Right to Left Yes (Primary for x-- and Unary for --x) Unary post and predecrement. making a number decrease by one. If the operator occurs before the variable, the variable is decreased by one before its value is used in the expression. If the operator occurs after the variable, the initial value is used and then the variable is decreased by one.
+ 2 Right to Left Yes (Unary) Unary Plus: : Indicates Positive value for a literal number to its right. Do not confuse this operator with the the Addition Operator described below or the String Concatenation operator described below. By default a literal number is positive.
- 2 Right to Left Yes (Unary) Unary Minus: : Indicates a negative value for a literal number to its right and reverses the sign of the number in a variable to its right. Do not confuse this operator with the the Subtraction Operator described below
~ 2 Right to Left Yes (Unary) One's complement: Evaluates the number to the right to a new number in which all the bits are reversed (1 becomes 0 and 0 becomes 1) and if the number is a signed number, its sign bit is also reversed. The only unsigned number in the Java language is char.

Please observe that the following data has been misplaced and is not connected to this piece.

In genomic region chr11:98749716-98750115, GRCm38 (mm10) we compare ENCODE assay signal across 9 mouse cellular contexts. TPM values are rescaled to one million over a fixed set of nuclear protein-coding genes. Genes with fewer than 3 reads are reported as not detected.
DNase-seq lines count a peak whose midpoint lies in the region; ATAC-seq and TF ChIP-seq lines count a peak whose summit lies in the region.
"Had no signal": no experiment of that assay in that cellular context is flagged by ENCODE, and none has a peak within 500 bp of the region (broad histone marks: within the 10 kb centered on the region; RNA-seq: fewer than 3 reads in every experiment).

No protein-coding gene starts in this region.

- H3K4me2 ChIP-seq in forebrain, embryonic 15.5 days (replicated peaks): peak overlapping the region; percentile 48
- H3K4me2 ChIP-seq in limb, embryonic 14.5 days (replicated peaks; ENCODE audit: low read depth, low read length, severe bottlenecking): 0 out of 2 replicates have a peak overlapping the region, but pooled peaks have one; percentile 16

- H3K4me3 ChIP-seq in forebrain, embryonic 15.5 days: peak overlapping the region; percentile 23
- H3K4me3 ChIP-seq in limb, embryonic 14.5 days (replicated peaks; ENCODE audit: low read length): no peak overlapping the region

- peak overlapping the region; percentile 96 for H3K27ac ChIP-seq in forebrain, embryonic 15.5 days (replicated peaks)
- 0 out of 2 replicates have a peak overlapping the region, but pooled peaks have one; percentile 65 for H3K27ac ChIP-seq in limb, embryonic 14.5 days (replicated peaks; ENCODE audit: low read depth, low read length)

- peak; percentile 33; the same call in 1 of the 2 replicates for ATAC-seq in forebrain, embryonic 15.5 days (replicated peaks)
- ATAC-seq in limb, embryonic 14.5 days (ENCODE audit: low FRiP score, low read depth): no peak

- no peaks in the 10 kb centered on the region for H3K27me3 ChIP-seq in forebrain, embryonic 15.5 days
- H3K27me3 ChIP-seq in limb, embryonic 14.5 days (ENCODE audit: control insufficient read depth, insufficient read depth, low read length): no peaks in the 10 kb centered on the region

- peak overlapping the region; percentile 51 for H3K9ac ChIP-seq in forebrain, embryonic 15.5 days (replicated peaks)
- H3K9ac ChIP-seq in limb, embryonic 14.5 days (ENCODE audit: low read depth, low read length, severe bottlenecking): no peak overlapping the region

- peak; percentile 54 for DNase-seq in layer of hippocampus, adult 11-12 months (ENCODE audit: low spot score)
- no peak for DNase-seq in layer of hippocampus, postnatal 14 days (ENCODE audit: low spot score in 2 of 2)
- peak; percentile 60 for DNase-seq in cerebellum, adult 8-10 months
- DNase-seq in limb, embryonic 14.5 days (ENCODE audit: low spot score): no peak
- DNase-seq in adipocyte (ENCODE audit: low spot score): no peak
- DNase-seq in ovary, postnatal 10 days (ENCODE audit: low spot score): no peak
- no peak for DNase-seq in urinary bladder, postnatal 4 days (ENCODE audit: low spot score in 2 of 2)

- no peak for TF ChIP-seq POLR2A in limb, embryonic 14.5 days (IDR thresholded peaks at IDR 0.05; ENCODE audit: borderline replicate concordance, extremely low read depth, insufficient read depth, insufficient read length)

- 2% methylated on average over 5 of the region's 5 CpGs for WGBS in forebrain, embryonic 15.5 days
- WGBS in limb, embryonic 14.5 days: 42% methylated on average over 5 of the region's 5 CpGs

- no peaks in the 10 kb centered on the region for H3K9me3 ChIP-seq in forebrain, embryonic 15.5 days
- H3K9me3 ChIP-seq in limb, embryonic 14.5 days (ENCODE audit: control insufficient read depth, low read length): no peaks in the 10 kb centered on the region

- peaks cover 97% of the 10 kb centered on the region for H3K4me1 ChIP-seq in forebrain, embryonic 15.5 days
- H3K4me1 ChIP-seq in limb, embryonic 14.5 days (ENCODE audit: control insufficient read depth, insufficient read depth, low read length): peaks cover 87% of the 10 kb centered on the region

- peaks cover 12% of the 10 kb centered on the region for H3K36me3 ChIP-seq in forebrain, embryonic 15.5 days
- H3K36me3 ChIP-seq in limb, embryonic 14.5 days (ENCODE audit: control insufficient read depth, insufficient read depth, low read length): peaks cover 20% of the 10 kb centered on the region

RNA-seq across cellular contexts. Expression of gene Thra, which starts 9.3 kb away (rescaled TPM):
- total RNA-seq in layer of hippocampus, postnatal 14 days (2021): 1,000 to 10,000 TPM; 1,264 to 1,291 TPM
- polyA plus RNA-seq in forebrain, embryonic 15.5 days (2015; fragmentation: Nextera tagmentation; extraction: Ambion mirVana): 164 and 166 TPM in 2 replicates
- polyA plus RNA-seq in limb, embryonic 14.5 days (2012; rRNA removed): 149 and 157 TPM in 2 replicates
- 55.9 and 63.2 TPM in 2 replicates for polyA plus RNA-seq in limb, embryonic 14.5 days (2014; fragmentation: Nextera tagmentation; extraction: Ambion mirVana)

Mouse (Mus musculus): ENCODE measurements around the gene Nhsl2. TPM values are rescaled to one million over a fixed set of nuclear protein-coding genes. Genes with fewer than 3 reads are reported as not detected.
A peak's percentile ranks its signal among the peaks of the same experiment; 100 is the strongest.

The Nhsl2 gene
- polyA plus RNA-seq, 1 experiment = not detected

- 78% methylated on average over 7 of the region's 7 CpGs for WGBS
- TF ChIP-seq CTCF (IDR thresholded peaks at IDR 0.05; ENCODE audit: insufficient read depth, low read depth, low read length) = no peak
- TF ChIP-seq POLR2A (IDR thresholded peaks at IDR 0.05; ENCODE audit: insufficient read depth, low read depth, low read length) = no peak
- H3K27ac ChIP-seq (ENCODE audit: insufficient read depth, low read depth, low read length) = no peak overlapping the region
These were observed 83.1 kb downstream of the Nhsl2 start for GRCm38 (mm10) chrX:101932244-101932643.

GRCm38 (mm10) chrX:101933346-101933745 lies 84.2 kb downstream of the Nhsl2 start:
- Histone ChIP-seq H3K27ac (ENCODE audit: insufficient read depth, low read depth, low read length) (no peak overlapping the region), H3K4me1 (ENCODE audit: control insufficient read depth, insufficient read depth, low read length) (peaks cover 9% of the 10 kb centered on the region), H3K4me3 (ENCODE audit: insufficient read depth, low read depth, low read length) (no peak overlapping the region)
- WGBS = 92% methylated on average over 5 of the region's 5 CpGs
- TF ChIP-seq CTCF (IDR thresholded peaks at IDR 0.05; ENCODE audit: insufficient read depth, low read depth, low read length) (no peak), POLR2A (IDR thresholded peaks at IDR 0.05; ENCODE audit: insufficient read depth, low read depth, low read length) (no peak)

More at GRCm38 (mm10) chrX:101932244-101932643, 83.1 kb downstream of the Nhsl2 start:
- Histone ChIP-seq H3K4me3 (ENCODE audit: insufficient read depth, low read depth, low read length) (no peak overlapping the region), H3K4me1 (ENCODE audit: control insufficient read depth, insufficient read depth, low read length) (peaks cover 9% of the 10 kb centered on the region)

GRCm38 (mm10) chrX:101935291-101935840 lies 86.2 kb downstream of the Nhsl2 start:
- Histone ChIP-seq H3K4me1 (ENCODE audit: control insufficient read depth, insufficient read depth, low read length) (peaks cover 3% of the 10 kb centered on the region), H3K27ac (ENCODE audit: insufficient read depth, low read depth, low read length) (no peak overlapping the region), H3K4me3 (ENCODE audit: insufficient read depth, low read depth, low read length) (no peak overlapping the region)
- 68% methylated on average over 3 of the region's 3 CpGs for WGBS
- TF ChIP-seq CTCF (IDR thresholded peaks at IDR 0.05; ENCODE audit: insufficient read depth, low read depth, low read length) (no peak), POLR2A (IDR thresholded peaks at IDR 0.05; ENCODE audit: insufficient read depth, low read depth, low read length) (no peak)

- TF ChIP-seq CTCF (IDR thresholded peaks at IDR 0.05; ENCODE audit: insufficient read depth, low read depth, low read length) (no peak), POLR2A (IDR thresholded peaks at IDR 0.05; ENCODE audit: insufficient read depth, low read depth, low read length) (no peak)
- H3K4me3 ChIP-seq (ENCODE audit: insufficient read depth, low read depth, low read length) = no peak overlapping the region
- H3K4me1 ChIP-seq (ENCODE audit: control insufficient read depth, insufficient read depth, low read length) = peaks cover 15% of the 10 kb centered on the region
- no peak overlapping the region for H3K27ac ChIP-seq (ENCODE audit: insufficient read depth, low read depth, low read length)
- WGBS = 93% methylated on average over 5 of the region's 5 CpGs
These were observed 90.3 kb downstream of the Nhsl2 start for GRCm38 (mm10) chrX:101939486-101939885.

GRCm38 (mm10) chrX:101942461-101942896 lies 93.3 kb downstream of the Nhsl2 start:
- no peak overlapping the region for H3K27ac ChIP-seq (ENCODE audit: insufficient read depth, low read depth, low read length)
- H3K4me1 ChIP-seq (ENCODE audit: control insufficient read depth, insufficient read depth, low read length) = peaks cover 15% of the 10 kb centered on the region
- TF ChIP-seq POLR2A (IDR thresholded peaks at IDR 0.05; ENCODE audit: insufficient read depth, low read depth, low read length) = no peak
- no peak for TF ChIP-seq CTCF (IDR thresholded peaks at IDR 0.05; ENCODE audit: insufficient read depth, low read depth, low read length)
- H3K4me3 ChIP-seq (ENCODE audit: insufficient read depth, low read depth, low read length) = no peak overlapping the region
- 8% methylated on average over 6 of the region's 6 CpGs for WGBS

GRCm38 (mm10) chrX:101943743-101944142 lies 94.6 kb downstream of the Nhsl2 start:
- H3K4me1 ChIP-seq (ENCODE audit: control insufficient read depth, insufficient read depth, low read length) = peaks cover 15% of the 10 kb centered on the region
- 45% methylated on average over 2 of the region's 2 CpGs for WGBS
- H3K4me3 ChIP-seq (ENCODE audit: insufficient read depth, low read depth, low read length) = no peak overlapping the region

! 2 Right to Left Yes (Unary) Boolean Complement. Reverses the boolean value of the expression to its right.
( ) 2 Right to Left Yes (Unary) Casting of Types: converts an object from one of its possible types to another. Possible types include all its interfaces, all its parent classes, and all the interfaces of all its parent classes. The object to cast is placed on the right of the operator and the class or interface to cast it to is placed inbetween the two parentheses of the casting operator. Do not mistake this operator for the Parentheses operator described above.
true 2 Right to Left Yes, but also needs false (Unary) Returns true if operand is true, and false if it is false. Used to control bool and conditional expressions. Originally intended to enable the creation of user defined nullable types. This operator is no longer necessary due to the inclusion of nullable types into the language as of C# 2.0.